2. 1 Jn. 4:13-21. John has much to say about ‘Loving One Another’ on the basis of God’s great love for us in Christ (v. 7ff)V. 18ff, ‘Such love has no fear, because perfect love expels all fear. If we are afraid, it is for fear of punishment, and this shows that we have not fully experienced his perfect love. We love each other because he loved us first’ (NLT). For various reasons, including wrong theology concerning God’s nature (he is forever angry) and our daily circumstances in an upside down world, we easily revert to ‘the house of fear’ and fail to fully occupy Jesus’ ‘house of love.’

What is the secret of staying in ‘the house of love’ or striving to do so?? There are probably many, but I agree with Nouwen that a key-secret is intimacy, i.e. understanding God’s eternal nearness to us in Christ and ‘striving,’ daily, to more permanently stay near to him and live ‘in him.’

I first encountered this truth of intimacy when a young seminarian. We had a thing called ‘sermon class’ which everyone hated but had to endure. Our critics were our  fellow-students and our College Principle who cut to the quick and didn’t spare your feelings. My first attempt focused on Jesus weeping at Lazarus’ grave-side Jn. 11:35) – while I didn’t weep afterwards I was miserable for days! My second attempt was Jn. 15:1ff, the parable of ‘Jesus, the true Vine’ – having thoroughly done my homework this time, the reaction was more favourable. God had appointed Israel as the vine to bless all  peoples, but the OT describes the nation’s miserable failure at incarnating that reality. Jesus then comes as ‘the true Vine’ to permanently ‘abide’ in his people and they in him (15:4ff): ‘Abide in Me, and I in you… I am the vine, you are the branches; he who abides in Me and I in him, he bears much fruit, for apart from me you can do nothing’ (NASB) . In my country most congregations use the NIV, which translates ‘abide’ as ‘remain’ – not good! The KJV, NASB and NRSV all use the word ‘abide,’ the MSG paraphrase is even better: ‘make your home in me.’ Through faith, Jesus ‘makes his home in us.’ He has come to feel welcome, accepted and totally comfortable in us. We in turn have to live as God’s beloved, and be assured that ‘there’s no place like home!’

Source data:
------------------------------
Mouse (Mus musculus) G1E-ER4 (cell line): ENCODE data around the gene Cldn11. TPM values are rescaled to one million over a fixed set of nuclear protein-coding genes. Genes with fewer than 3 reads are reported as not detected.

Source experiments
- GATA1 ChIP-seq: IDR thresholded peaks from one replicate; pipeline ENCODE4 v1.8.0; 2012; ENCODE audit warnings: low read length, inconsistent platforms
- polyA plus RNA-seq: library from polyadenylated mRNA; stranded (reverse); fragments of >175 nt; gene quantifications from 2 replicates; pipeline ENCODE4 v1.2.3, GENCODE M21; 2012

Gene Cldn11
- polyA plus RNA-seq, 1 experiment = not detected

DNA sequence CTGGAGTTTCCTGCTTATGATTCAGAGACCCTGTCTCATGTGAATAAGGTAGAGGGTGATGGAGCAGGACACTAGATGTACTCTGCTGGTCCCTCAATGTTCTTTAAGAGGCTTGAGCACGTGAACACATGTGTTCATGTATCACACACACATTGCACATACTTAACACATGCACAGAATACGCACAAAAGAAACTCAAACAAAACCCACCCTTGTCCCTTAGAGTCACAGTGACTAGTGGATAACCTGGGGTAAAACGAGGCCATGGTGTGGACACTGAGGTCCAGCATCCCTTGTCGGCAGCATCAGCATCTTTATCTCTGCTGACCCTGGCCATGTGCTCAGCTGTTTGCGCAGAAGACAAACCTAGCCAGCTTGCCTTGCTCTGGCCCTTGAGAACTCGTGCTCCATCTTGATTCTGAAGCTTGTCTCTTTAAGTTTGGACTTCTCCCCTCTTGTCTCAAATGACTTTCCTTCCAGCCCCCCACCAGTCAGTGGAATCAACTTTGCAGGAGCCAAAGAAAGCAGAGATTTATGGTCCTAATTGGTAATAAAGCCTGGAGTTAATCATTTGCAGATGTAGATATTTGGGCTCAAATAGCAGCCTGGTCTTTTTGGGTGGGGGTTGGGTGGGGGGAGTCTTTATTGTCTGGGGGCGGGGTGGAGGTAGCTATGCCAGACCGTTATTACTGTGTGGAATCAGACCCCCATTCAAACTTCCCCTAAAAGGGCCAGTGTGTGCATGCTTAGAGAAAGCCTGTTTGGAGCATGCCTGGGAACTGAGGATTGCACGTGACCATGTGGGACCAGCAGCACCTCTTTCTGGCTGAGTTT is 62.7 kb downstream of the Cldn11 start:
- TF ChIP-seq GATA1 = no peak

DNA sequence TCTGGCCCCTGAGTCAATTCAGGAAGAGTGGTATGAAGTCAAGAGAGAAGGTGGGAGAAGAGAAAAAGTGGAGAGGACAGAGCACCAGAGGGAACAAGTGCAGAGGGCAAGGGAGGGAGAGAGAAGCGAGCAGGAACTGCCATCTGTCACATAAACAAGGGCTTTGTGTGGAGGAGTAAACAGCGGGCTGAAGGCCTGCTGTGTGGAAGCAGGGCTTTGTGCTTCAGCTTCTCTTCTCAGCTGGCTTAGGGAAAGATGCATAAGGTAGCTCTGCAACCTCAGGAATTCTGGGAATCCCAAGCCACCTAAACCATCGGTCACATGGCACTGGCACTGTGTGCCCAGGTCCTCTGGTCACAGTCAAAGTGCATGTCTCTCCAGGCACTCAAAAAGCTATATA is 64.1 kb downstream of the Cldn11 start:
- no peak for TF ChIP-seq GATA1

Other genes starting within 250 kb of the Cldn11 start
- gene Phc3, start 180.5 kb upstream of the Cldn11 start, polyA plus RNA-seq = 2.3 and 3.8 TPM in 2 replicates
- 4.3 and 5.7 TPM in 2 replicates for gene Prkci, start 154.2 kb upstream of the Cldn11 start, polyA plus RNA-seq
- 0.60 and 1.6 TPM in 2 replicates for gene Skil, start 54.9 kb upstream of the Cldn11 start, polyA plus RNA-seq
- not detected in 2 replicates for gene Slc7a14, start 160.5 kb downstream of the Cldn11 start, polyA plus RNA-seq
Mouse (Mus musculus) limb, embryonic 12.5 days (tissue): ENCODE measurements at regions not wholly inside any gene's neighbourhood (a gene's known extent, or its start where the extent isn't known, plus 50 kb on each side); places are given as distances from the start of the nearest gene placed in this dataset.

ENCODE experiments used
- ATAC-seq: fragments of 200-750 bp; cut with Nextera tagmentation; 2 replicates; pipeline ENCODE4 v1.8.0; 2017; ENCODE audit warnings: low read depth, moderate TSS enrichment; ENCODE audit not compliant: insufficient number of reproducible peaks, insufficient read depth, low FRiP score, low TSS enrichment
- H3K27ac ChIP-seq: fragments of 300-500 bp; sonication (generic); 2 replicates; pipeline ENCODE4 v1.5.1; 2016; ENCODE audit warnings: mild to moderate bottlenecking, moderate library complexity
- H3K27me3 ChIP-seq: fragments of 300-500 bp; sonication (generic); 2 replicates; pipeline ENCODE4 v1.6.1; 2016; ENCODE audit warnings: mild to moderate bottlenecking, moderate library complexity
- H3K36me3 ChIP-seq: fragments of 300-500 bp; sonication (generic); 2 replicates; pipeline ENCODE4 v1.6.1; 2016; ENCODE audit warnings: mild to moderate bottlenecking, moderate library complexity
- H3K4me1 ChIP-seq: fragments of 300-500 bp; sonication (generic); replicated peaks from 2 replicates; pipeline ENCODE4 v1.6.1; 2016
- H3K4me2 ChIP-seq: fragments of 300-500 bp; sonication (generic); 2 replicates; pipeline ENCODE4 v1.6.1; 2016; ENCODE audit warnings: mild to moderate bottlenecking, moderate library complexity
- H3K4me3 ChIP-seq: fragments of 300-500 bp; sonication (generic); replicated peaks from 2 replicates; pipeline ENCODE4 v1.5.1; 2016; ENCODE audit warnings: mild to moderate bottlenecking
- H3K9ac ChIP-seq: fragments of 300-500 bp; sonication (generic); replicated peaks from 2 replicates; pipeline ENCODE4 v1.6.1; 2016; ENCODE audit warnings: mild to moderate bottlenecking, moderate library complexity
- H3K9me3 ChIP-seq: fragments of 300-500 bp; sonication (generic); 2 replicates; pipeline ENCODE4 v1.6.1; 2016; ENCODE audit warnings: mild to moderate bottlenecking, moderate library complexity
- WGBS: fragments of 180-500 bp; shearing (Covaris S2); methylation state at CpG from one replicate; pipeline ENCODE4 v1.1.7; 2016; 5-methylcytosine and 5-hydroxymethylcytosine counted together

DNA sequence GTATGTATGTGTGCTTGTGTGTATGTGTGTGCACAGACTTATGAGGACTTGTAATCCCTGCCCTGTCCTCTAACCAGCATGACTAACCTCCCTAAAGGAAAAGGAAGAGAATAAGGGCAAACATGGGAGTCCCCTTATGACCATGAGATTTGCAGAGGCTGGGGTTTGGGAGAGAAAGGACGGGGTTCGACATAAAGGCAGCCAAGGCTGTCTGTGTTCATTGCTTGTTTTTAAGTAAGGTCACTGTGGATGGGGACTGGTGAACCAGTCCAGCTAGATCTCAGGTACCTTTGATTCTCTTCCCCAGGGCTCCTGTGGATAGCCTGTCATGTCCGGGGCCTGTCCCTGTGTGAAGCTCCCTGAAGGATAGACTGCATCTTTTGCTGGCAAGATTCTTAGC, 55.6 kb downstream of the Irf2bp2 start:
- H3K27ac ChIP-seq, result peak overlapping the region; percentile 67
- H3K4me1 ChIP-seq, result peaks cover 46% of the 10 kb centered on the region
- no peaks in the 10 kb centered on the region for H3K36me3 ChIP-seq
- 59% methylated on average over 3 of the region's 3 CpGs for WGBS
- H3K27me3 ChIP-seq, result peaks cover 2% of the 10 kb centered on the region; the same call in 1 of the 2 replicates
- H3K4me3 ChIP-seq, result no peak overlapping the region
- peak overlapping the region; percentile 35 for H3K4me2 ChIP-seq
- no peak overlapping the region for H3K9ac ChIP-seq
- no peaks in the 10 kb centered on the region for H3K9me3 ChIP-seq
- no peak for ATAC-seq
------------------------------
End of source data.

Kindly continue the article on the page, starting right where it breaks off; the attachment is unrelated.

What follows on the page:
How do we respond to this? By believing Jesus’ words,  being in his presence, making room for him in our decisions and daily life, listening for his voice, being ‘astonished’ at the mystery of the eternal God choosing to live with/within us, living in ‘community’ with fellow-believers who encourage one another in the Lord, etc. I personally find it very useful to keep a very basic prayer diary, detailing matters for thanksgiving, worship, intercession and petition. I recently came across this gem in Phil. 4:6-7, ‘Don’t worry about anything; instead pray about everything. Tell God what you need, and thank him for all he has done. Then you will experience God’s peace, which exceeds anything we can understand. His peace will guard your hearts and minds as you live in Christ Jesus’ (NLT).

God bless us in our journey from ‘the house of fear’ to ‘the house of love!’

PS. If any pastors/church leaders read this blog, I believe from careful biblical study and painful personal experience, that the traditional, institutional church prevents leaders from living steadfastly in ‘the house of love.’ One is made to feel guilty about many things, secretly fear powerful personalities and ‘democrats’ (as opposed to theocrats) in one’s flock, etc. You can feel lonely, with very few to talk to – in fact most of your fellow-clergy are so busy ‘number-counting’ they can’t offer you authentic fellowship when you need it most. Thus I am gladly a supporter of ‘smaller rather than bigger’ organic groups where every-member ministry takes place under the functional headship of Jesus. If you choose to transition, it will cost you everything, but this ‘road less travelled’ (Scott Peck) can make a colossal difference.